Kibuku MP Saleh Kamba has gone to the Constitutional court seeking to salvage his ministerial appointment roundly rejected last year by the parliamentary Appointments committee.
Kamba's case was last week laid before Justices Remmy Kasule, Solomy Balungi Bossa, Lillian Tibatemwa Ekirikubinza, Elidad Mwangusya and Opio Aweri. In 2012, the committee, chaired by Speaker Rebecca Kadaga, dismissed Kamba's appointment as state minister for Bunyoro Affairs, on grounds that he lacked the academic credentials for such an appointment.
This prompted Kamba to drag the Attorney General to court challenging the constitutionality of the committee's decision. Kamba's lawyers, led by John Mary Mugisha, told court that the Appointments committee flouted the rules of natural justice when it denied Kamba a ministerial position, without a fair hearing.
"The petitioner was not given a chance to adduce evidence relating to his academic qualifications and in absence of an iota of truth, the committee's act was totally arbitrary, capricious and unacceptable," Mugisha said.
Mugisha submitted that the committee also allegedly rejected Kamba's appointment on grounds that he was a Muslim. He claimed that the majority of appointees rejected by the committee were Muslims. Kamba's appointment was turned down along with that of Nasser Ntege Sebaggala, Hajji Muyanja Mbabaali as well Kabula County MP James Kakooza, who is a Christian.
According to Mugisha, the committee's decision usurped High court powers, since the courts had already pronounced themselves on Kamba's academic qualifications. Mugisha further argued that the committee had gone beyond its mandate when it vetted Kamba's appointment instead of just approving him.
Mugisha cited Article 114 of the Constitution, which according to him, doesn't give Parliament powers to veto or reject any ministerial appointment. Mugisha was joined by Severino Twinobusigye who asked court to agree with their submissions.
Twinobusigye reckoned that by rejecting the appointees, the committee infringed on the presidential prerogative which is guaranteed in the Constitution. He added that rejecting Kamba's appointment on grounds of his academic qualification amounted to voting him out of parliament which is in Contravention of the constitution since it's the High court with such jurisdiction.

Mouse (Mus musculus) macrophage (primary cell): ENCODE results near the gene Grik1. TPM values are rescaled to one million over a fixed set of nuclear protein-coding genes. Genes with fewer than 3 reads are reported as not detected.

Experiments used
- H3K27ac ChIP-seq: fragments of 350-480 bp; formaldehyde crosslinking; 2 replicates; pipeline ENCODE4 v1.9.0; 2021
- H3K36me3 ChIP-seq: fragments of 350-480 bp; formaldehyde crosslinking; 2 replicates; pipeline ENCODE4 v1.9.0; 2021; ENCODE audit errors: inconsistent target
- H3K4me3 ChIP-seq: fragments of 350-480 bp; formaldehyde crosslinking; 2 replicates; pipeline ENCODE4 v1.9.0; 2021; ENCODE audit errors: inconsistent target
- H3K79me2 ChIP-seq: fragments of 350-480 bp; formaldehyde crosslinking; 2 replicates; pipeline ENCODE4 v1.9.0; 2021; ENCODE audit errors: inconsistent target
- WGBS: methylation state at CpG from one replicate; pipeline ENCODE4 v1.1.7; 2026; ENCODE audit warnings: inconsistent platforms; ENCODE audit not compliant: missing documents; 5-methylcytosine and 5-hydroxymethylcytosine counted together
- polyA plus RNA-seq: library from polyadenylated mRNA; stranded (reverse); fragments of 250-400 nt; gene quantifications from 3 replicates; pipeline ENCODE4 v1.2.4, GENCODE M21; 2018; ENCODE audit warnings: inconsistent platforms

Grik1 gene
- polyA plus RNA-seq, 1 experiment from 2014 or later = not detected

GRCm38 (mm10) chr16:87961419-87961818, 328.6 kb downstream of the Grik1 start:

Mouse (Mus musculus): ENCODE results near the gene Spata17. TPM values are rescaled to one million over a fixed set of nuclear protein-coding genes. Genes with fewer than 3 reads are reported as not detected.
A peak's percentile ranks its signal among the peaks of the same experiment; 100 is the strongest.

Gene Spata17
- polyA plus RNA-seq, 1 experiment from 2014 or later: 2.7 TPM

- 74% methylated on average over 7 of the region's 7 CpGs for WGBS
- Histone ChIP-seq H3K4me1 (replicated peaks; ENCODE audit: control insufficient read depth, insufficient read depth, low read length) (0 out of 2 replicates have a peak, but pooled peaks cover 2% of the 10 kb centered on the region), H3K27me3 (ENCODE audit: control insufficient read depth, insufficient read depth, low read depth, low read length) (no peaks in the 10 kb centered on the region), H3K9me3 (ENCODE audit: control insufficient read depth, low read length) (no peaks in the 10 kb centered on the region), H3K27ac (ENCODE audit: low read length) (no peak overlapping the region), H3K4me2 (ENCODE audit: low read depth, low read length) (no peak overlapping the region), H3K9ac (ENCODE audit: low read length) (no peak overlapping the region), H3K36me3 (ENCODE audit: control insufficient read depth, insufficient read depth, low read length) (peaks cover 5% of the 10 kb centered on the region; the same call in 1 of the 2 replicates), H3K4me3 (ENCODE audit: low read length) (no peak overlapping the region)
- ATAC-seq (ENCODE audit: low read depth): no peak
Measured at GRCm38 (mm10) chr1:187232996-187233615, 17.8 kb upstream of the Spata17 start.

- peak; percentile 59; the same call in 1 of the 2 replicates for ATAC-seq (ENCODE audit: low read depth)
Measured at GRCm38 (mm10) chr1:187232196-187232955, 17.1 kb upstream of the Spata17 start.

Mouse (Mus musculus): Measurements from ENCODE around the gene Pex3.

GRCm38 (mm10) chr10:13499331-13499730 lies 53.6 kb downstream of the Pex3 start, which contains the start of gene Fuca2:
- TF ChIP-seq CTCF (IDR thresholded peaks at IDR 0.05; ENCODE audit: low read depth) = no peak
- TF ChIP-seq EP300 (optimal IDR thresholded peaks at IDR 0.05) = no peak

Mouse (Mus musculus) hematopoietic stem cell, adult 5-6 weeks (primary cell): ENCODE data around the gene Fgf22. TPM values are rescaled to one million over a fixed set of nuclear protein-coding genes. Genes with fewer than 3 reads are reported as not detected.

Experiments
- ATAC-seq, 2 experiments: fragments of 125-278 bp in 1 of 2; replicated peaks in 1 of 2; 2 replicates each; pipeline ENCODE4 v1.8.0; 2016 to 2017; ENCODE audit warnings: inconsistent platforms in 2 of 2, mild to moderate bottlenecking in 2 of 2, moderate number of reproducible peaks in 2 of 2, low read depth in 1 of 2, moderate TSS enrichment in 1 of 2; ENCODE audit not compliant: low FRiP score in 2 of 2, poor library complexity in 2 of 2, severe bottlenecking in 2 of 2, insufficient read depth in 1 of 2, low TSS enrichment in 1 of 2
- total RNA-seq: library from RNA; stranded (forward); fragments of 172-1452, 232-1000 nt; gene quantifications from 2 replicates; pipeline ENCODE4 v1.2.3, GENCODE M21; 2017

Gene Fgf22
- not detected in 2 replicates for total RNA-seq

However, when pinned, Mugisha struggled to explain to Justice Kasule whether just approving ministers without vetting doesn't amount to turning Parliament into a rubber stamp.
In response, State Attorney Richard Adrole asked the justices to dismiss the petition on grounds it presents no remedies against the respondent.
"The petition doesn't spell out exactly what should be done against the respondent [government] in case the petition succeeds," Adrole asserted. He added that Parliament had not violated any constitutional provision when it rejected Kamba's appointment.
He submitted that Kamba had not adduced evidence to prove that his appointment was rejected on the basis of his religious affiliation.
"The committee was composed of 20 members chosen on the basis of proportional party membership and did not act on the basis of religion," Adrole said.
Adrole also asked court to reject Kamba's assertion that he wasn't given a fair hearing, arguing that during the vetting, Kamba was called and asked to present his credentials, which were deemed insufficient by the committee.
He said the petition was misconceived and frivolous, and it raised no issues for constitutional interpretation. Judgment will be delivered on notice.